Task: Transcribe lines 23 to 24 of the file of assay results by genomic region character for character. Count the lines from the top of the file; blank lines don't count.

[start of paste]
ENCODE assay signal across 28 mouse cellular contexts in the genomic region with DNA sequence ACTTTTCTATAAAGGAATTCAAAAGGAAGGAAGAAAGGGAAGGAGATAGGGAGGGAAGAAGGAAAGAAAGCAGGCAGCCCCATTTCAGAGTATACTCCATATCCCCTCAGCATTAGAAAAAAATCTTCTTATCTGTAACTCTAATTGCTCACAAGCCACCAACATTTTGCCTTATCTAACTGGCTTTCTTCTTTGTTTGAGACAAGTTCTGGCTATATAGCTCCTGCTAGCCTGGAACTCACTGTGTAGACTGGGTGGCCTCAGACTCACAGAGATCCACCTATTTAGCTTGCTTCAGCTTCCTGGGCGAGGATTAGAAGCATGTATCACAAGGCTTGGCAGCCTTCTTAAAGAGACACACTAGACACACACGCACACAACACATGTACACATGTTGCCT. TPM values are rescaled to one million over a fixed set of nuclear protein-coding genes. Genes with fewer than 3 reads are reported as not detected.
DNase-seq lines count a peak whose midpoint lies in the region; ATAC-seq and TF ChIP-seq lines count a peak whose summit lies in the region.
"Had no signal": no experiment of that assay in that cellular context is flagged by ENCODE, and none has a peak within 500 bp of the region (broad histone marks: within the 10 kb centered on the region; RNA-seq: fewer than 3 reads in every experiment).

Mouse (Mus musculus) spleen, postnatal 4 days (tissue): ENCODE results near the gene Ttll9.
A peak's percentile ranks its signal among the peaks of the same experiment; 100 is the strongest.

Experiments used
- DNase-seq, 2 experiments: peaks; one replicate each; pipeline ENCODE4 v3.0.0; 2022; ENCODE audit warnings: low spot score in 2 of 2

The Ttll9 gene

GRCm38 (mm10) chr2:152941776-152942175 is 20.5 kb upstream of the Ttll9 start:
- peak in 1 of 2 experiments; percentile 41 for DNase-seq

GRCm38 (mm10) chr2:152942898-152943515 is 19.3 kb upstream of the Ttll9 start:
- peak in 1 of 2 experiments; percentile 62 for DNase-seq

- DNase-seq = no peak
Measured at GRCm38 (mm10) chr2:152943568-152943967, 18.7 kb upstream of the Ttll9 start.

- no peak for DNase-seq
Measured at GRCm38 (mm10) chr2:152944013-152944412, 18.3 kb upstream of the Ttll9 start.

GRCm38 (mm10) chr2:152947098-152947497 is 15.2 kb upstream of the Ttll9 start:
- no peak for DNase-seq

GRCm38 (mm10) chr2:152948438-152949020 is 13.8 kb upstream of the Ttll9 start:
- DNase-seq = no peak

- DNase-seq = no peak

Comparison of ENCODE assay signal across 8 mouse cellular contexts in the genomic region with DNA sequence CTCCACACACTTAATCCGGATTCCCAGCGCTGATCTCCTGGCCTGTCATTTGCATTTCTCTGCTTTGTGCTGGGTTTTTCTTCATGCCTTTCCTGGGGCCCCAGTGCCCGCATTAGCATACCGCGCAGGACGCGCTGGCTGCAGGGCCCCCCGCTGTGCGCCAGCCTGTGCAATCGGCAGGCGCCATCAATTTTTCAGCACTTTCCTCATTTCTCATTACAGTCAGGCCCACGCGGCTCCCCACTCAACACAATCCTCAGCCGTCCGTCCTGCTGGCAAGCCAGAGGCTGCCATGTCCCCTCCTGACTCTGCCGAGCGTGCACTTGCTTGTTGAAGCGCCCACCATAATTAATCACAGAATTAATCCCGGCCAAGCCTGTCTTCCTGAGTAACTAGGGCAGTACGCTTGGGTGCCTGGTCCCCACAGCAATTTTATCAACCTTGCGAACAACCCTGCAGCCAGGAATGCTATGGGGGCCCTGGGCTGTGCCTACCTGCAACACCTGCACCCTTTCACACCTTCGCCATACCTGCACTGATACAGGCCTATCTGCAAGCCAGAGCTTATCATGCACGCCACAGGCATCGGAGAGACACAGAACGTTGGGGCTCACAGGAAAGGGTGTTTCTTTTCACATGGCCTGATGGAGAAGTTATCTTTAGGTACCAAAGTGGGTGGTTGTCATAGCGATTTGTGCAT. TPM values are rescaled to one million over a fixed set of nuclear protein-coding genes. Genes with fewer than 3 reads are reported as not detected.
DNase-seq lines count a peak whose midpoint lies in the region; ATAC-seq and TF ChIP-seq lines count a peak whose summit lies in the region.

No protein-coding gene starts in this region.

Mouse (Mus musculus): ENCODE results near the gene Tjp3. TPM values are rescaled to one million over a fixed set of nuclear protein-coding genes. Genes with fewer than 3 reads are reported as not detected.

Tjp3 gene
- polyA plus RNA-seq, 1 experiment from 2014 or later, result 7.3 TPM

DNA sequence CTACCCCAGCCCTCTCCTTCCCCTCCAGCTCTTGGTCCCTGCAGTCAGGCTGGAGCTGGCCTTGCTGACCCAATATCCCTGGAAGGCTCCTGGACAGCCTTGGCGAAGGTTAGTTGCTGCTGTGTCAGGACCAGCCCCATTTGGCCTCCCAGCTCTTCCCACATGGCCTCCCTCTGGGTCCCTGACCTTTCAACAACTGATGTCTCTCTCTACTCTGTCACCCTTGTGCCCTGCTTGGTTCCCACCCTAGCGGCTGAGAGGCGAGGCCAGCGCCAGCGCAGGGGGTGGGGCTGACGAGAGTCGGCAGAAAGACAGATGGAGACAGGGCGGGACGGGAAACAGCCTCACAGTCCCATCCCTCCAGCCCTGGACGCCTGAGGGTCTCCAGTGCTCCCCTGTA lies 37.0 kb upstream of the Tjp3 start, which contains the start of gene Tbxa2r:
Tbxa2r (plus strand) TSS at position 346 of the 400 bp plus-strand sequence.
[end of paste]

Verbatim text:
DNase-seq lines count a peak whose midpoint lies in the region; ATAC-seq and TF ChIP-seq lines count a peak whose summit lies in the region.

No protein-coding gene starts in this region.